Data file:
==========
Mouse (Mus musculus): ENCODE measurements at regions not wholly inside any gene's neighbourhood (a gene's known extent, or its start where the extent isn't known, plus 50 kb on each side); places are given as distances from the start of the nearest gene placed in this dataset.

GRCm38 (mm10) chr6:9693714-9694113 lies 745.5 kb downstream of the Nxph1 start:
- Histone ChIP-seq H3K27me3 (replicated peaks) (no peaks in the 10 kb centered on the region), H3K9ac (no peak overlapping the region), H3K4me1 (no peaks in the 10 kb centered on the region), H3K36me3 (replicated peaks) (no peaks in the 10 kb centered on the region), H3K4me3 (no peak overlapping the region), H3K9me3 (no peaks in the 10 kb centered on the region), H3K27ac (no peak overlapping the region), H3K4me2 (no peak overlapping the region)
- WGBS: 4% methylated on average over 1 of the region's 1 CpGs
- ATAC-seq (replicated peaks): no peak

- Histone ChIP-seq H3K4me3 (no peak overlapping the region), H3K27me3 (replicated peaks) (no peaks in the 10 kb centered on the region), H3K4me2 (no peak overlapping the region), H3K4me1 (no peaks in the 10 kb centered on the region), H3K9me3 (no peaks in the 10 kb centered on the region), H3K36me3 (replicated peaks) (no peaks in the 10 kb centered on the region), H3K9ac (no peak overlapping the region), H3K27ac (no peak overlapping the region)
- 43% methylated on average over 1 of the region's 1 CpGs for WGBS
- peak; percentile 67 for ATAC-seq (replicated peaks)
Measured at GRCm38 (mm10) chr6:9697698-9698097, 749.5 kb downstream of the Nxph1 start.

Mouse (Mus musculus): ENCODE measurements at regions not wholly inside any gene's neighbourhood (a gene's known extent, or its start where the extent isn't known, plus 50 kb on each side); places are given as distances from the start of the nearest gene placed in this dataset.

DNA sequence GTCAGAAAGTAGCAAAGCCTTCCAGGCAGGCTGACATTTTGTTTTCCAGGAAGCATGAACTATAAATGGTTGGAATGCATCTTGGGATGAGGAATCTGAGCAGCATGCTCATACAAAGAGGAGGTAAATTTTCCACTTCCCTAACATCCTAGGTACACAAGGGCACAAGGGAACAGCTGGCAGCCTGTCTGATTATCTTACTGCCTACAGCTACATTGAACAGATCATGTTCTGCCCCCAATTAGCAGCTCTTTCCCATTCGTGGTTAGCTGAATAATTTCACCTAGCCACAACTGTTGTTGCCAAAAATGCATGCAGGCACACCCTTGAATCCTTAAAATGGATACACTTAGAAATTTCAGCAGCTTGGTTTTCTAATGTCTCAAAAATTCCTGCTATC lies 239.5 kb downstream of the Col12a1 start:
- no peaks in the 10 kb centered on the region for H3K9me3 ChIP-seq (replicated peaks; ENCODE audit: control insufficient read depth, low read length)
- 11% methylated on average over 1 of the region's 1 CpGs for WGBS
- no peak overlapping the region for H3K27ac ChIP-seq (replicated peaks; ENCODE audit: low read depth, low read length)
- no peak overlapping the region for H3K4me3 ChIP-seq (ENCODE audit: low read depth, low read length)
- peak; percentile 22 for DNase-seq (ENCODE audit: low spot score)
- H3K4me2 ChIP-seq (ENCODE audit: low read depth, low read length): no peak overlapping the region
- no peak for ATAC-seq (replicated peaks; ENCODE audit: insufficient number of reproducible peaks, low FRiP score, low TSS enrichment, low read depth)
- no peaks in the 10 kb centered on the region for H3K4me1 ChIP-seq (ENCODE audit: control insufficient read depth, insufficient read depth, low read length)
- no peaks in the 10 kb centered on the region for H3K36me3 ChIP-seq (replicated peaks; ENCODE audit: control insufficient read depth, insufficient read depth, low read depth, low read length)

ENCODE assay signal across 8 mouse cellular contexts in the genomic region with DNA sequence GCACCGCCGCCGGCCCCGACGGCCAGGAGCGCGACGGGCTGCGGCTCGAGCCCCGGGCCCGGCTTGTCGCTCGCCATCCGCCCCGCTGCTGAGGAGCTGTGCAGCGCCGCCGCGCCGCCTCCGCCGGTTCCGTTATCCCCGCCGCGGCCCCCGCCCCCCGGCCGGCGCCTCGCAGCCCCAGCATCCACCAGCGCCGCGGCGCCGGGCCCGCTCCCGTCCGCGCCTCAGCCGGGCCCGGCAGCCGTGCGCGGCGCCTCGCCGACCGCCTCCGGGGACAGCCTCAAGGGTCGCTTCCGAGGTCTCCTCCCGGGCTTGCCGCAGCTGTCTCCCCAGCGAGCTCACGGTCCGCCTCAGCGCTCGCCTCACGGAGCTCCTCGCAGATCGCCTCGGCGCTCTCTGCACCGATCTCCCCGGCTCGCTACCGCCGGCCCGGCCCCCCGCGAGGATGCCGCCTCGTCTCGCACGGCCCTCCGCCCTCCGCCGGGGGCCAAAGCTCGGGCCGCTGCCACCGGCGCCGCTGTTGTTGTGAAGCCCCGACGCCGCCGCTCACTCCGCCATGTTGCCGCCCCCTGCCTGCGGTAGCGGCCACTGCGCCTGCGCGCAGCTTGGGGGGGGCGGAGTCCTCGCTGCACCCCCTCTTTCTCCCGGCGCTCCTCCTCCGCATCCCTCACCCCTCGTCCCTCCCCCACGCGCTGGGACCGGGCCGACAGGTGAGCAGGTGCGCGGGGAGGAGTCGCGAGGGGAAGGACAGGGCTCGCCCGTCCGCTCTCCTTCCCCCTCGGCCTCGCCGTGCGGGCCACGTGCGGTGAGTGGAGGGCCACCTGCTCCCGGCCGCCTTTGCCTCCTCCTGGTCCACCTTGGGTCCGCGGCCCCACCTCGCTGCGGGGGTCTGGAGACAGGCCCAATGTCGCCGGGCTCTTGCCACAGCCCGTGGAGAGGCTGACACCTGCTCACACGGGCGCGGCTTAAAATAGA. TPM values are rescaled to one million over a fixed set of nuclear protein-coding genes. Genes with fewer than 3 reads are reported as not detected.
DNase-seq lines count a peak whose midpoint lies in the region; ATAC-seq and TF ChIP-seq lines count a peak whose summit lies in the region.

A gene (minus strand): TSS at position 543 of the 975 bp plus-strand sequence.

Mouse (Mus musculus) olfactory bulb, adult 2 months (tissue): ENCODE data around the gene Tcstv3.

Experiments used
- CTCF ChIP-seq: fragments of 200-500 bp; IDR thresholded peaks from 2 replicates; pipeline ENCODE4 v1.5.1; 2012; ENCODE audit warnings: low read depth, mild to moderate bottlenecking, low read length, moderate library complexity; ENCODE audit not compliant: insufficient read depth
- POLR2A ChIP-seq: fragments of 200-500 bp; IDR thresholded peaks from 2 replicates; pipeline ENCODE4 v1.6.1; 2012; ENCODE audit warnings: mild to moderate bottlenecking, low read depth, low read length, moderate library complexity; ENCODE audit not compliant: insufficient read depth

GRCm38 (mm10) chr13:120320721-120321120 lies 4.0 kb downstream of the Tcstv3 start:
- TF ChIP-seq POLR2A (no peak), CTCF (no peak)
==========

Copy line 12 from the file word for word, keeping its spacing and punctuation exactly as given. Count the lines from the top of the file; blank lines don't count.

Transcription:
- no peaks in the 10 kb centered on the region for H3K9me3 ChIP-seq (replicated peaks; ENCODE audit: control insufficient read depth, low read length)